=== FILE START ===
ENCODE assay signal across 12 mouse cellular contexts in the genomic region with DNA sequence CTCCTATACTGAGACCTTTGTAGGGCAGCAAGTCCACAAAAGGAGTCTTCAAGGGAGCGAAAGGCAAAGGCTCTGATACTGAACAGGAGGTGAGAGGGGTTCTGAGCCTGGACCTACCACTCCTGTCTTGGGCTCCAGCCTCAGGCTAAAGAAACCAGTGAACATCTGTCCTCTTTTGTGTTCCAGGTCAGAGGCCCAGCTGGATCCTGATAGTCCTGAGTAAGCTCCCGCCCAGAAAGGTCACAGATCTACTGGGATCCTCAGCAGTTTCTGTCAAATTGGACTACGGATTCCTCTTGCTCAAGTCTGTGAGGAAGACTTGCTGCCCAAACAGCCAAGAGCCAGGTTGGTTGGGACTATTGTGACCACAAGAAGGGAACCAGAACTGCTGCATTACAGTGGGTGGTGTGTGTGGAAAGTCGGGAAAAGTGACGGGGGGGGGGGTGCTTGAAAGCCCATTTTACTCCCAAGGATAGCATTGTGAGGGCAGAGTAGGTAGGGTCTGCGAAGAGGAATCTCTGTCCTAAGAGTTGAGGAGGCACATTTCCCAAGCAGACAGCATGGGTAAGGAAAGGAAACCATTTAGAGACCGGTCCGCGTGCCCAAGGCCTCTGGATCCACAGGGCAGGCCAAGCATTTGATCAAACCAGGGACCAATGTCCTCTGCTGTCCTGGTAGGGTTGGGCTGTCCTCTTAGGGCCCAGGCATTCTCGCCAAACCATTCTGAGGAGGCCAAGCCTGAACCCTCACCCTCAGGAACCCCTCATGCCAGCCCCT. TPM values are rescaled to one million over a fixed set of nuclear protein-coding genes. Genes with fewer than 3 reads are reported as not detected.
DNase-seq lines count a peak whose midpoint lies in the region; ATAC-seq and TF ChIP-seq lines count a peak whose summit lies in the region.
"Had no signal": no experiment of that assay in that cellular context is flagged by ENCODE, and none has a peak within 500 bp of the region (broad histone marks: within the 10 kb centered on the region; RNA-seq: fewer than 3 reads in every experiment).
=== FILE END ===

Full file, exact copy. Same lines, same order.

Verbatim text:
ENCODE assay signal across 12 mouse cellular contexts in the genomic region with DNA sequence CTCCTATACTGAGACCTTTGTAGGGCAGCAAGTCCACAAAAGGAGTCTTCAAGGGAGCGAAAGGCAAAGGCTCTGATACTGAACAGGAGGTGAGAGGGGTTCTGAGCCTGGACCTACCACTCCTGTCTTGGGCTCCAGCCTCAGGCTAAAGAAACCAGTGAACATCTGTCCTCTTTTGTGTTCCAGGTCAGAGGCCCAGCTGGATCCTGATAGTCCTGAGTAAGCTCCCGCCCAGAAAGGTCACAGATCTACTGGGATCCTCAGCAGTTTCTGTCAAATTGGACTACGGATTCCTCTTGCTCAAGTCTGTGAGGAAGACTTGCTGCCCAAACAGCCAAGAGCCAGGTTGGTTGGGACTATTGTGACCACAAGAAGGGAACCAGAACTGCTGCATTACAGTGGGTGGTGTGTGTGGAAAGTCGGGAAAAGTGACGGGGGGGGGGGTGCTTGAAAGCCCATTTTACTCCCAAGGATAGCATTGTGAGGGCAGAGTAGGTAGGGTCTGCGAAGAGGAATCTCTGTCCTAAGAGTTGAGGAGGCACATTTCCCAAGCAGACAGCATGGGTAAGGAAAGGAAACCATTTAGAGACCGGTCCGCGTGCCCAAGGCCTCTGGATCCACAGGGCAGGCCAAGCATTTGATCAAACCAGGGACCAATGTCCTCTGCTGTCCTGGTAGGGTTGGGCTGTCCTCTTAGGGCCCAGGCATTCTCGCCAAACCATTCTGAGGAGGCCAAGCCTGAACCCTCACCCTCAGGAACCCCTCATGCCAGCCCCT. TPM values are rescaled to one million over a fixed set of nuclear protein-coding genes. Genes with fewer than 3 reads are reported as not detected.
DNase-seq lines count a peak whose midpoint lies in the region; ATAC-seq and TF ChIP-seq lines count a peak whose summit lies in the region.
"Had no signal": no experiment of that assay in that cellular context is flagged by ENCODE, and none has a peak within 500 bp of the region (broad histone marks: within the 10 kb centered on the region; RNA-seq: fewer than 3 reads in every experiment).